Tan Hsueh Yun Life Editor recommends

National Kitchen by Violet Oon, Pizza Express and more

High Tea at National Kitchen by Violet Oon
High Tea at National Kitchen by Violet OonPHOTOS: NATIONAL KITCHEN BY VIOLET OON, PIZZA EXPRESS, FRAGRANT GARDEN TEOCHEW CUISINE, TAN HSUEH YUN

HIGH TEA TREATS

Tea time in Singapore can be a curry puff and a cup of tea or a zip-busting, food coma-inducing meal involving multiple trips to the buffet.

Somewhere in between is High Tea at National Kitchen by Violet Oon at the National Gallery Singapore. In the plush setting of the restaurant, tea is served daily from 3 to 5pm, and sharing the Singapore High Tea Set ($56++ for two) with a friend is a good way to while away the afternoon.

It is served on a three-tiered stand whose design was inspired by tingkat food carriers and on the plates are six savoury treats and six sweet ones. Both selections are good, but I prefer savoury food so those are the ones I polish off first.

Otak Otak Open-Faced Sandwiches feature thick pieces of the fish custard and have plenty of bite. The dainty Eurasian Prawn and Hae Bee Hiam Sandwiches, wrapped in the middle with a thin slice of cucumber, taste old-school. I am also partial to the Buah Keluak Crostini, where a tiny quenelle of the pungent black Indonesian nut paste sits on a coconut biscuit.

Sweet bites include Roti Jala with gula melaka banana sauce and Kueh Dadar. While they look and taste good, they are tiny. A little more heft would be welcome.

The set comes with coffee or tea and the aromatic Kopi VO with evaporated milk is a good accompaniment. The food is plenty for two at tea time, but those still feeling peckish can order Dry Laksa at $14++ for two.

WHERE: National Kitchen by Violet Oon, National Gallery Singapore, 1 St Andrew's Road MRT: City Hall TEL: 9834-9935 OPEN: Tea served 3 to 5pm daily, last order at 4pm INFO: www.violetoon.com



Calabrese ($26).

INTERESTING PIZZAS

I admit to rolling my eyes when I receive press materials for Pizza Express, a British chain of restaurants with almost 600 outlets in Europe, Asia, the Middle East and, now, Singapore. Chain restaurants are not my thing.

But the restaurant looks inviting, curiosity gets the better of me and I am happy to say the pizzas are worth going back for.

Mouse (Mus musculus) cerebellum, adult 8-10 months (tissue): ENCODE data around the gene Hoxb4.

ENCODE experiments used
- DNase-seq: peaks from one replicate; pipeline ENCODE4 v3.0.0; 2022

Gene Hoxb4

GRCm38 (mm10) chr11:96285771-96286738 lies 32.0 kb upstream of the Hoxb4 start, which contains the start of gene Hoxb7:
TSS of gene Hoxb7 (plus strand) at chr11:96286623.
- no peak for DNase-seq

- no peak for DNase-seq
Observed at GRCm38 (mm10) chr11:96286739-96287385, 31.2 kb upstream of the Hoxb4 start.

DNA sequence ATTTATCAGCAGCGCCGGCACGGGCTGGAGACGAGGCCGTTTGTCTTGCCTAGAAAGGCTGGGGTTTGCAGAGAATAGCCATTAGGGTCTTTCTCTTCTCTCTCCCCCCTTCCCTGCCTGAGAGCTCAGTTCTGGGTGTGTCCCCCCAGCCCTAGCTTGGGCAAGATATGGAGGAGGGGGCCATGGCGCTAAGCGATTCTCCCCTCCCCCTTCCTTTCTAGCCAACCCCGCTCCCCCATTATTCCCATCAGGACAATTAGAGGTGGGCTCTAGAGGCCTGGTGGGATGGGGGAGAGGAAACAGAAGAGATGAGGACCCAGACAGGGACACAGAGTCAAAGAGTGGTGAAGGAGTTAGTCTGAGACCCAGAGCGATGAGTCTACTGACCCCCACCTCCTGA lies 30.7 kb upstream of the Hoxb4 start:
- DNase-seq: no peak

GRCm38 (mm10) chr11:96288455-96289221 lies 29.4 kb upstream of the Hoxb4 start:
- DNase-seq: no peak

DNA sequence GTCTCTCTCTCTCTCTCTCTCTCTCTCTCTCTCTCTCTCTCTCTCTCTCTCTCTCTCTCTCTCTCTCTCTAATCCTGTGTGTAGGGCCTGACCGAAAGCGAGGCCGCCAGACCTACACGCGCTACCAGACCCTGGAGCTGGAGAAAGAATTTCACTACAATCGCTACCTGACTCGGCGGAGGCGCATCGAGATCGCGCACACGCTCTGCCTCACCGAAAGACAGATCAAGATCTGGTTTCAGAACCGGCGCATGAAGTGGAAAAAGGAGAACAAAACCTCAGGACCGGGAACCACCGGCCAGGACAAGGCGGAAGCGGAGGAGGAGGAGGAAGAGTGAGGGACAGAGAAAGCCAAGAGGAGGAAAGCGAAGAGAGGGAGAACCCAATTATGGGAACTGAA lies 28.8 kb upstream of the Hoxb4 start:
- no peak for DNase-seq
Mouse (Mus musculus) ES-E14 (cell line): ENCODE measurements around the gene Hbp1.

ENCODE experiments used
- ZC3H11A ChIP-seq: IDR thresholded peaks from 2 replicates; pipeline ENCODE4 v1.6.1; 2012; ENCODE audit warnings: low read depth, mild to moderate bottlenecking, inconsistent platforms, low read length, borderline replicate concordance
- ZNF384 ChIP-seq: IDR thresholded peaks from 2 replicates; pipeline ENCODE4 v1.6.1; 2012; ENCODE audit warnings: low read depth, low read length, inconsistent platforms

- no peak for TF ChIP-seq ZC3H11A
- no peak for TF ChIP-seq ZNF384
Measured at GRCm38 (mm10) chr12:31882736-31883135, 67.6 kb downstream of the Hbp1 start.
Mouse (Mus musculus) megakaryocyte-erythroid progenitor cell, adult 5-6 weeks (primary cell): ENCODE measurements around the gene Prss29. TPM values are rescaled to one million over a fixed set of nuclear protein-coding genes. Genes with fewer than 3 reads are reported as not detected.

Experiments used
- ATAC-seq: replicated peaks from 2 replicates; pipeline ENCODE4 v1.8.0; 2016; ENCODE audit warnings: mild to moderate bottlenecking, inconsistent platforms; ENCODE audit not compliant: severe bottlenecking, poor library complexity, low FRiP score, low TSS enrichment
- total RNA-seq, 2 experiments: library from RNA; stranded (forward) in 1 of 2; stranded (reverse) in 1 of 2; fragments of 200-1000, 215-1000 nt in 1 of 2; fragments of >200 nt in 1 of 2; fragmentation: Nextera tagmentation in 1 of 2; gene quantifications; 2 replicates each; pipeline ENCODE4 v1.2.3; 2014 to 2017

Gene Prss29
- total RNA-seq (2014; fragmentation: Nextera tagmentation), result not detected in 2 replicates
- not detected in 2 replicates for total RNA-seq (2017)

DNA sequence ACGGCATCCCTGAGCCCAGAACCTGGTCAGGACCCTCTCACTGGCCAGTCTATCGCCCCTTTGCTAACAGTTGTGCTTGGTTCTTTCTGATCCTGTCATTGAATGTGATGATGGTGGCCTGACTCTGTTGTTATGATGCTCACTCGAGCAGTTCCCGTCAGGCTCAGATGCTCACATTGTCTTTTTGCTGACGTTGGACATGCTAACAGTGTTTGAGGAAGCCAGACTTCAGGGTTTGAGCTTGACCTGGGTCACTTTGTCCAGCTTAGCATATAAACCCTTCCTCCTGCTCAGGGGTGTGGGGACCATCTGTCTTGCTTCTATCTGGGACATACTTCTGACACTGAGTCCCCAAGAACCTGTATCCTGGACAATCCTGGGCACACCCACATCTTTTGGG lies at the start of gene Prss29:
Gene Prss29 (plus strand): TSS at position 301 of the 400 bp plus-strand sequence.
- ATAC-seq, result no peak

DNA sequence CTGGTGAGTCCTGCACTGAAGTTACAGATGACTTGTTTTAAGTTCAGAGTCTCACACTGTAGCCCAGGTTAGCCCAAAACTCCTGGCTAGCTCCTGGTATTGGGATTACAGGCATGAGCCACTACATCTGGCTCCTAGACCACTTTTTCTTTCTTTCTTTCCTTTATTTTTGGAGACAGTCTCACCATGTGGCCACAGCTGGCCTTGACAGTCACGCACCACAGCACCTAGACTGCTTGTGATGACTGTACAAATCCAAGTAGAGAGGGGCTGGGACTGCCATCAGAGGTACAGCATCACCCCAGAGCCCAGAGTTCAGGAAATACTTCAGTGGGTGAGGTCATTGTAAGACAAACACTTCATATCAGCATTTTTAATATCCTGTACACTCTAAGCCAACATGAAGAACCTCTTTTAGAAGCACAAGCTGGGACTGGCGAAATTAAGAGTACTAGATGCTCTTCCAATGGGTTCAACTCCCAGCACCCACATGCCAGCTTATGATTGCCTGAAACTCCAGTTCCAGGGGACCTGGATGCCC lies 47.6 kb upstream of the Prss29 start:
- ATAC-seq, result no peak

The signature Calabrese ($26, photo) has a brittle crust that thin-crust pizza fans will love. It has a bit of a kick too, with spicy nduja, which is a spreadable Calabrian-style sausage; slices of spicy Italian sausage; and chillies. Pickled jalapeno peppers are a strange addition, but they mitigate the richness of the mozzarella and Grana Padano cheeses.

As good as that is, I like La Reine ($16), from the list of Classic Pizzas, better. These pies have a thicker crust, but are not stodgy. In fact, the crust crackles when you bite into it and then gives way to a pleasant chewiness. And you cannot go wrong with a topping of mushrooms, olives, ham, mozzarella and tomato sauce.

WHERE: Pizza Express, 6 Scotts Road, Scotts Square, B1-08/09 MRT: Orchard TEL: 6538-0083 OPEN: 11.30am to 10pm daily INFO: www.pizzaexpress.sg



Teochew Cold Crab ($35 to $50 a crab).

TEOCHEW SOUL FOOD

Fragrant Garden Teochew Cuisine has been in business since the 1980s, but I discover it only when a foodie friend organises dinner there.

And what a find it is. The restaurant in a nondescript building serves Teochew soul food and I plan to visit often.

There are two dishes I will always order.

One is Pomfret Soup (the fish is priced at $8 for 100g and a pot will cost, on average, $60).

The claypot of soup arrives at the table bubbling and full of fish. Get them out of the pot quickly, so the slices do not overcook. The beautiful fish broth is naturally sweet and I slurp bowl after bowl, ignoring the beads of sweat on my forehead. Napa cabbage and pieces of yam round it off.

The other is Teochew Cold Crab (photo, $35 to $50 a crab).

Big is not necessarily better when it comes to crustaceans and these hide a delicious secret: They are packed with sweet, firm meat that is easy to liberate from thin shells.

If there is room for dessert, order Yam Paste With Pumpkin & Ginkgo Nut (from $4).

Although it looks like grey sludge, the aromatic shallot oil in the dessert is an unexpected and very welcome touch. Not many places bother with it these days.

The sprawling menu will keep me busy for a while. Braised duck and kway teow fried with preserved radish are in my sights.

WHERE: Fragrant Garden Teochew Cuisine, 756 Upper Serangoon Road, Upper Serangoon Shopping Centre, 01-15/16 MRT: Serangoon TEL: 6289-7301 OPEN: 11.30am to 2.30pm, 5.30 to 10pm, closed on Monday INFO: fragrantgarden.com.sg



Tomyum soup with fried fish.

DUNK FRIED FISH INTO TOMYUM

After all the trouble cooks go through to make food crisp, the least eaters can do is to respect the effort. Yet, we dunk youtiao in hot coffee, eat goreng pisang with ice cream and blithely tuck into tendon rice topped with tempura that is drizzled with sauce. We are all seeking the magic of crispy-soggy.

At Joe's Kitchen in Bukit Merah Lane 1 recently, I experience the happy clash of contrasting textures in tomyum soup (from $6.80). Apart from seafood, prawns, sliced fish or chicken, you can opt to have it with fried fish (photo).

A claypot of soup arrives at the table, with a plate piled with battered and deep-fried pieces of dory fish. I dip a piece of fish in the soup, take a bite and delicious shivers go down my spine. This is like ordering fried fish for fish soup, but the hot, sour and salty tomyum broth is more interesting for dunking.

WHERE: Joe's Kitchen Thai Cuisine, Block 125 Bukit Merah Lane 1, 01-182 MRT: Queenstown TEL: 6270-8484 OPEN: 11am to 3pm, 5 to 10pm daily INFO: joesthaikitchen.com/wp

A version of this article appeared in the print edition of The Straits Times on September 02, 2016, with the headline 'Food Picks'. Print Edition | Subscribe